New policies aimed at managing Connecticut’s growing black bear population, a prohibition on openly carrying firearms, and an option for prosecutors to require drivers contesting tickets to attend traffic safety education are all among a handful of laws going into effect next week.
This Sunday marks the start of a new quarter and the effective date of several laws passed during the 2023 legislative session.
Among the policies taking effect over the weekend is a legislative response to a growing number of conflicts between Connecticut residents and the state’s rising black bear population. Though lawmakers abandoned a proposal to implement a limited bear hunt in response to opposition from lawmakers on both sides of the aisle, they did pass a bill aimed at curbing those encounters.
The new law generally prohibits intentionally feeding bears and other potentially dangerous animals like bobcats, foxes and coyotes. Feeding the animals will be punishable by fines ranging from $35 to $90 plus additional surcharges and fees.
Meanwhile, the policy allows residents to use deadly force to kill bears attempting to harm a person or a pet or attempting to enter an occupied building. The new law also allows DEEP to issue permits to kill bears that damage or threaten to damage crops or farm animals if a property owner can first demonstrate that non-lethal tactics failed to deter the bear.
Several provisions of a broad new law on firearm policies will go into effect Sunday, including a prohibition on openly carrying a gun with the intent to display it in public. The ban on so-called “open carry,” was written to impact only intentional displays of firearms, according to proponents.
Other provisions taking effect Oct. 1 will raise the age to purchase a semiautomatic rifle to 21 and limit consumers to purchasing three handguns during a 30-day period in an effort to crack down on straw purchases. The law includes exemptions to the cap on handgun purchases for licensed gun sellers, law enforcement agencies and others.
Meanwhile, the law extends safe storage requirements that all firearms be stored in securely locked containers to all Connecticut gun owners. Previously, these requirements only applied to households where a minor or someone otherwise ineligible to possess a gun was present.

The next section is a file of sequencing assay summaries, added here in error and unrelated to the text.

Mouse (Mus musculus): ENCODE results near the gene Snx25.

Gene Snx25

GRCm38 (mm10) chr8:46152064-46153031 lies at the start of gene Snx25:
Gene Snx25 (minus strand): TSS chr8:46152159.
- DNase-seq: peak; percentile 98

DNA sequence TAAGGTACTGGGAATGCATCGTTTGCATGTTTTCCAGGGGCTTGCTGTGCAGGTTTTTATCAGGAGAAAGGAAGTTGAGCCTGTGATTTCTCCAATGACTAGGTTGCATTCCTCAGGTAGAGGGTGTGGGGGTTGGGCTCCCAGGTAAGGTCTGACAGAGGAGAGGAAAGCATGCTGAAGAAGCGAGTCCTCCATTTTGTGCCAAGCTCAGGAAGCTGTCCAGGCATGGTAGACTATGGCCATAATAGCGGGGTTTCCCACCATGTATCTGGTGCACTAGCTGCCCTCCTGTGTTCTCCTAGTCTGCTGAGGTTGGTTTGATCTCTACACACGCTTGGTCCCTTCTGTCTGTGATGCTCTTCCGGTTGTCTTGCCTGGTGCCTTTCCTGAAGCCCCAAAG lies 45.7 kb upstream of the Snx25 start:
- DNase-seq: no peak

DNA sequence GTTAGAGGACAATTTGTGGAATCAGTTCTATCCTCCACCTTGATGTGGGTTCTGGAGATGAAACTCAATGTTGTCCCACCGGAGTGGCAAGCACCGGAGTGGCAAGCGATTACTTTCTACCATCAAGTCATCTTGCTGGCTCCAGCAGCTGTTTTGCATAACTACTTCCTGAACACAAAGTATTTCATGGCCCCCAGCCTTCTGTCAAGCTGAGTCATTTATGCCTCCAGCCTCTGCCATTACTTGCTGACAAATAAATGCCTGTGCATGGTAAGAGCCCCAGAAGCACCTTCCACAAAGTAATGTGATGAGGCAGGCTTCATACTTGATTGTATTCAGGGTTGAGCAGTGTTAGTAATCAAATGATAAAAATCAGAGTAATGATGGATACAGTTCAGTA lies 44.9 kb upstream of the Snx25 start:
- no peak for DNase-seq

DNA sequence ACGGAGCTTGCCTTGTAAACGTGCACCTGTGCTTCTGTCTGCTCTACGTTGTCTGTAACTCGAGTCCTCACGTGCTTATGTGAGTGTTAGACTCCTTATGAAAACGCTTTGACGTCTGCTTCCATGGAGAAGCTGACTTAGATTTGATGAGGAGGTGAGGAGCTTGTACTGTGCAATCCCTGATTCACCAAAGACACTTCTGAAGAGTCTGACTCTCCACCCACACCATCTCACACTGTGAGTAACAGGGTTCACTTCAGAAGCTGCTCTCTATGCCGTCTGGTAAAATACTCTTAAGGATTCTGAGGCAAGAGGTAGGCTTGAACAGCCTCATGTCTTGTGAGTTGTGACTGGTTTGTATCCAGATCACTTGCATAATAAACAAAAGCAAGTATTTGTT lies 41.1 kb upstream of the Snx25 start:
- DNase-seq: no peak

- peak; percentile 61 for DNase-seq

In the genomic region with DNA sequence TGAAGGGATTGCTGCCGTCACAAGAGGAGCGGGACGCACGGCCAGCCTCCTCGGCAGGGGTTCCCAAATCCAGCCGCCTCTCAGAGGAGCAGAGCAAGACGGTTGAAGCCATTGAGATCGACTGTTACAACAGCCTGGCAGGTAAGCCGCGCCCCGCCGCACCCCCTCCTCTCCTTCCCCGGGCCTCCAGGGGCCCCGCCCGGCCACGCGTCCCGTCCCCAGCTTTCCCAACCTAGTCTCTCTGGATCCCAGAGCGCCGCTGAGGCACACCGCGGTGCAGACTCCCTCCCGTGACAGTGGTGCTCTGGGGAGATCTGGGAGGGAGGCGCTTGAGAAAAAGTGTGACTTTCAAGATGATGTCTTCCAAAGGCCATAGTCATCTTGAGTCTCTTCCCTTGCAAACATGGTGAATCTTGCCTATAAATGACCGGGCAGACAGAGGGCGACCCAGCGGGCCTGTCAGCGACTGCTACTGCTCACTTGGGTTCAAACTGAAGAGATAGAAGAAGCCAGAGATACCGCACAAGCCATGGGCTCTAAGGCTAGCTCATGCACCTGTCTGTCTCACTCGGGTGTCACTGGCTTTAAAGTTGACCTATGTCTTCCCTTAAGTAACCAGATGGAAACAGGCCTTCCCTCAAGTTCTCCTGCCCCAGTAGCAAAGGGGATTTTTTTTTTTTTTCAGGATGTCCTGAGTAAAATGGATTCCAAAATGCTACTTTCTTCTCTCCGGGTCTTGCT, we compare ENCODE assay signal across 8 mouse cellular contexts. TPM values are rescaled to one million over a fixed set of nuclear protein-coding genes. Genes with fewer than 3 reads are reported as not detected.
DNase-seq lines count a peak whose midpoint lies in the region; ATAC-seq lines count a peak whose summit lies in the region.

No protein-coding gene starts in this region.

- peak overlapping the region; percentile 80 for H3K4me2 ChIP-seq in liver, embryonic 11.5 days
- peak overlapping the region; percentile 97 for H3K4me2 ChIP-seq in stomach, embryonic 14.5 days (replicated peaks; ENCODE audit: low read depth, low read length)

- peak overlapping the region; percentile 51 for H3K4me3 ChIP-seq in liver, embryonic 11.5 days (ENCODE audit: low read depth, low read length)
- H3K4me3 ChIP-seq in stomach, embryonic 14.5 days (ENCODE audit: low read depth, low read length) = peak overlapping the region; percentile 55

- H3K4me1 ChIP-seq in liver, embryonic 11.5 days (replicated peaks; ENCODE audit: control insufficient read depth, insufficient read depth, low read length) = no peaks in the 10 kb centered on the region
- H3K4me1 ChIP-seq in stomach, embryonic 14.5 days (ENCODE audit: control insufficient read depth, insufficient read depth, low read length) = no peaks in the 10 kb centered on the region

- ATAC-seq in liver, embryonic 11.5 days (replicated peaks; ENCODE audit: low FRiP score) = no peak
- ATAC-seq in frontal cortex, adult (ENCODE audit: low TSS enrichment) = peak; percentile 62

With traffic-related deaths in Connecticut at their highest levels in decades, the legislature took a number of steps to improve roadway safety by adopting policies recommended by the state Vision Zero Council, a multiagency panel headed by the Department of Transportation commissioner. Some elements of the bill will take effect Sunday, including a new option for prosecutors to require drivers to attend traffic safety courses.
The new policy will come into play when a driver receives a traffic citation and contests the infraction. Prosecutors will be permitted to require that driver to attend a course related to the violation they were accused of in an effort to resolve the citation.
Another new traffic policy taking effect requires the Transportation Department to ramp up efforts to curb wrong-way driving accidents by installing flashing light alert systems at 120 high-risk exit ramps.
Lawmakers adopted another new policy aimed at curbing so-called “street takeovers,” where motorists intentionally block traffic and occupy certain roadways while racing and performing stunts.
The new law, which takes effect Sunday, prohibits anyone from acting to “incite or recruit” participants through means like posts on social media in advance of a street takeover.
State law currently bars courts from sentencing people to life without the possibility of parole for crimes committed up until their 18th birthday in recognition of scientific evidence that the brains of young people continue developing through their twenties.
Beginning this weekend, Connecticut will extend that policy to offenders serving lengthy sentences for crimes they committed when they were younger than 21 years old as a result of a bill passed this session.
Deceptive Police Tactics
Another new criminal justice policy taking effect will make confessions from juvenile suspects largely inadmissible in Connecticut courts if police obtained the admissions using deceptive tactics like lying or misrepresenting evidence.
Like most other states, Connecticut previously allowed police to present false information during interrogations, a practice affirmed by the U.S. Supreme Court in 1969. The new law sees Connecticut join states like Illinois and Oregon in taking steps to prohibit deceptive interviews of minor suspects.
Effective Oct. 1, Connecticut will include the U.S. Space Force in its official definition of armed forces in order to ensure that veterans of the new agency are eligible for benefits extended to servicemembers of other military forces.